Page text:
Why You Have No Right to Sell Yourself

If voluntary slavery is legitimate, it is the ultimate example of placing property rights (of the slave owner) above human rights (of the slaves). Fortunately, it is logically and morally impossible for you to sell your future intentions or the actions and services that may be controlled by those intentions. So, if you make a contract to become a slave, you are perpetrating fraud.
... if control cannot be transferred, then a right to control cannot be transferred. One may as well consent to transfer a right to control the movement of the stars.19
Even though people do make long-range plans and, in many cases, demonstrate continuity in their intentions over time, there are so many instances of people changing their minds that it should be clear that we do not now control our future intentions sufficiently to claim ownership of them. If we do not now own our future intentions, we have no right to sell or lease them, nor do we now have the right to sell the labor that may result from our future intentions.

At any particular moment you are the owner of your body and, consequently, you have the right to alienate parts of it. For example, you could donate an eye or a kidney or some blood to someone who needs it. After you are dead, your mind does not control any parts of your body, so you have no rights to any part of it. However, your body as a whole, while you are alive, is different from other kinds of property in ways that are not taken into account by the argument for voluntary slavery. The actions of your body are controlled by the decision of your mind (your will). Your mind, therefore, owns your body. This ownership and control cannot be transferred. It is truly an inalienable right. Your body, while you are conscious, is different from all other property, because control of it cannot physically be alienated from your will. When you sell your car, the new owner can drive it without your cooperation—you do not have to steer it or even be in it. But when you sell your body, the new owner cannot get any work out of it without your willing cooperation.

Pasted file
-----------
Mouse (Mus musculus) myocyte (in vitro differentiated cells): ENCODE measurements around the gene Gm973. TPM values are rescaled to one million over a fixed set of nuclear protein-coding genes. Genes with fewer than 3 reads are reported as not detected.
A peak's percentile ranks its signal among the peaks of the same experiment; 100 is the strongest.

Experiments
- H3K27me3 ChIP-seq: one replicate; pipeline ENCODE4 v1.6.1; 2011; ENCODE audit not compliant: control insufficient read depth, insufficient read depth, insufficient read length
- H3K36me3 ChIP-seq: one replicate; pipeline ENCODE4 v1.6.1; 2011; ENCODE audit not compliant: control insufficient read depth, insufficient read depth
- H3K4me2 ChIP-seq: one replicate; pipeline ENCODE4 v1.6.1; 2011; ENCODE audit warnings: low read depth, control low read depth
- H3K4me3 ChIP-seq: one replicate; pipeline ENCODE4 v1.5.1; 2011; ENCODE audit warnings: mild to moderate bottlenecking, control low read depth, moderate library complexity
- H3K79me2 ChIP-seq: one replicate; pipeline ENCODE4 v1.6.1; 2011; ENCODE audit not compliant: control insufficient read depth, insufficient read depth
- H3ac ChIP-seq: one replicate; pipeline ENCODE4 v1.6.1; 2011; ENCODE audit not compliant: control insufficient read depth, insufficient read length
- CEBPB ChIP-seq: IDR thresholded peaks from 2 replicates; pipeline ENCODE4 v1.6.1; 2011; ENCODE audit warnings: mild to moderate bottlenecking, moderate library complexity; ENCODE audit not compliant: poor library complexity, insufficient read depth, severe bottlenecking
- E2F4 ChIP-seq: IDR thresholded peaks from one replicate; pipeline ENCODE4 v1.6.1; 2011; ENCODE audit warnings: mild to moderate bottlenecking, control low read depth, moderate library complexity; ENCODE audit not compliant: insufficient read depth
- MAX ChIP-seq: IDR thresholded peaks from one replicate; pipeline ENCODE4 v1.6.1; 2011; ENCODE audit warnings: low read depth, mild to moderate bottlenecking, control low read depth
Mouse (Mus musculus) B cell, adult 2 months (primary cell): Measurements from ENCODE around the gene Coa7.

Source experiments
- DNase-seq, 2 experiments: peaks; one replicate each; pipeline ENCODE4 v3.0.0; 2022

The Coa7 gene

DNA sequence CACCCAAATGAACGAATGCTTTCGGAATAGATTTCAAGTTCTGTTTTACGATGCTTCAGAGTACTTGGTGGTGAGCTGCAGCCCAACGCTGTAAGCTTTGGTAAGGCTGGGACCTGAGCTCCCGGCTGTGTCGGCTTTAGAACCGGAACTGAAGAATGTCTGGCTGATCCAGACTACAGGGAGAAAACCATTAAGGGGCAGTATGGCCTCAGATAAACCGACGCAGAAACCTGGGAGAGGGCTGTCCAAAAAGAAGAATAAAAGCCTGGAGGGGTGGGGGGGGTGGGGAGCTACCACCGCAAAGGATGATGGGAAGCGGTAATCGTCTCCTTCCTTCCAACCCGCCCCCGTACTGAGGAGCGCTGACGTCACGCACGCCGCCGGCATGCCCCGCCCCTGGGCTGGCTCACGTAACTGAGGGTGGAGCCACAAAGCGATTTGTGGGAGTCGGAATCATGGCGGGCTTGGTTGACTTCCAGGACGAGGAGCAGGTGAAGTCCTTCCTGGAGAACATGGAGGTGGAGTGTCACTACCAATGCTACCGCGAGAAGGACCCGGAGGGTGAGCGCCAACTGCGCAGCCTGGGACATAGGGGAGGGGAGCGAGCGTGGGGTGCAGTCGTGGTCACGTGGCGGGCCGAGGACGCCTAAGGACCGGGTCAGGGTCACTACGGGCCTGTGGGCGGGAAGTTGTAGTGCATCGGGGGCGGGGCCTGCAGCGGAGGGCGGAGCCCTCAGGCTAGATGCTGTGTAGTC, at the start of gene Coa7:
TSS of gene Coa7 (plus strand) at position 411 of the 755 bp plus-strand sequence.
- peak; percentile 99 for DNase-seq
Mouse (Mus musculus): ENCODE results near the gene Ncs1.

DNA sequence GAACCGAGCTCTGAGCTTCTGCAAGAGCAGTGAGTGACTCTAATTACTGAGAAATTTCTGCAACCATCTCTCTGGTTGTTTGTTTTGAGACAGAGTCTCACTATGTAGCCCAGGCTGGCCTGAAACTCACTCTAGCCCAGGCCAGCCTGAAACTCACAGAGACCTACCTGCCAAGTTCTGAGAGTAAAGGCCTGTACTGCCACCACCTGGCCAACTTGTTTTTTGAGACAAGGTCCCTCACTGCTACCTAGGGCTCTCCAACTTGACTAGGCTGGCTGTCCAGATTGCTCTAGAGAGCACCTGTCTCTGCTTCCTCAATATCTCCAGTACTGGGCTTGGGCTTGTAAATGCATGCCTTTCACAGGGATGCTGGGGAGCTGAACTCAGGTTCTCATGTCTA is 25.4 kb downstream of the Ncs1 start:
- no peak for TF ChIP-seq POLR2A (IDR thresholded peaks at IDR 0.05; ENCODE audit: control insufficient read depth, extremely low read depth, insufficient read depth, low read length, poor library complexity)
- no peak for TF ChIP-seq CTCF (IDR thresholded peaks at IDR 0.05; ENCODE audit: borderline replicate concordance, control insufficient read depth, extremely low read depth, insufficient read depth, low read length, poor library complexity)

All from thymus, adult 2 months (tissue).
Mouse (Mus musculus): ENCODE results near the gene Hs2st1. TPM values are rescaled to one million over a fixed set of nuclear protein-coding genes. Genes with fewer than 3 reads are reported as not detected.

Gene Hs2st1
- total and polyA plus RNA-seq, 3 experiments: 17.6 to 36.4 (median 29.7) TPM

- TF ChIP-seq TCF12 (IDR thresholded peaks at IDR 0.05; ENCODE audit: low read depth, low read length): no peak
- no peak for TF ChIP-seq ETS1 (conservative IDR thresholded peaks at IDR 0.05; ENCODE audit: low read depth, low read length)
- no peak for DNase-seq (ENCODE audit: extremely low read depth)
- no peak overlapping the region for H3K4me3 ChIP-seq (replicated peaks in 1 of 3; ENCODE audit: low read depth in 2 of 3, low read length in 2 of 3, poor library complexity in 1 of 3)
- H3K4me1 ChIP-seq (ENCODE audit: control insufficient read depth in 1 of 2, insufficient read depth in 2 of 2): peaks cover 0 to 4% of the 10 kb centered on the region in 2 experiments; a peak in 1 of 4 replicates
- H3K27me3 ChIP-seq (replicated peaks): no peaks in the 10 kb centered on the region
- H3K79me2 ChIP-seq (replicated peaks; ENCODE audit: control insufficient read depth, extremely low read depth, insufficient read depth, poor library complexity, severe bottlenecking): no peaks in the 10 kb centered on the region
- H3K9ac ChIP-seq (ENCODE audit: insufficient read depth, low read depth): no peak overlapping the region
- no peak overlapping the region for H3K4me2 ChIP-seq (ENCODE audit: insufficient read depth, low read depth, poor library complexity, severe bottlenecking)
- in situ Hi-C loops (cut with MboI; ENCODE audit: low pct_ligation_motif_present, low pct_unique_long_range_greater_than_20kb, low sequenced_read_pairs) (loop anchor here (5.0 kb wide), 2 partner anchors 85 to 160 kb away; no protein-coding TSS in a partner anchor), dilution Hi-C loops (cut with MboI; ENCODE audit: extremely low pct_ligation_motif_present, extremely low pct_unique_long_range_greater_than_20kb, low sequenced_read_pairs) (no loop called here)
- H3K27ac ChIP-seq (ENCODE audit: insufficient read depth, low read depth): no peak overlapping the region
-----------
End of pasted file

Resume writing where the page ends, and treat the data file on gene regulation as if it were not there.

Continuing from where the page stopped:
To sell something is to give up ownership and control of it. To sell your body while you are still alive is to sell ownership and control of your body, which means selling your will along with your body. Because a voluntary slave contract entails selling your will and your body, it can only be legitimate if you own and control your will. This brings up the issue of free will versus determinism, which philosophers have been debating since the beginning of recorded history. If the will is completely self-determining, it owns and controls itself and, therefore, it can sell itself. But, if the will is not completely self-determining, it does not own itself, and it cannot sell itself.

If the will does not own itself, who owns it? Like anything else, the will is unowned until it exists. As soon as it exists, if it can be said to be owned at all, it is owned by the first user. The first user, of course, is always the individual himself. His resolution belongs to him while it lasts. When his resolution changes, a new resolution takes the place of the old one, and the individual becomes the first user and, in a manner of speaking, the owner of the new resolution. The old resolution no longer exists and is unowned. You cannot now own your past-will or your future-will, because they do not exist.

The evidence suggests that most people do not have enough willpower to guarantee that they won't change their minds in the future. For one thing, we don't have the same knowledge now that we may have in the future. Future knowledge and experiences may cause us to change our minds. We don't know for sure what we will think in the future or how we will feel.

For example, suppose you are in love with someone and you honestly believe that you want to love, honor, and obey that person for the rest of your life, and you sign a contract to that effect. You make the contract in good faith, fully intending to continue to love and serve that person. But after a while, despite your resolve, your love wanes and you regret the contract. This kind of thing happens all the time, but, if the will is completely self-determining, it can't happen. Because, in fact, people's minds do change, it must be true that the human will is not always self-determining.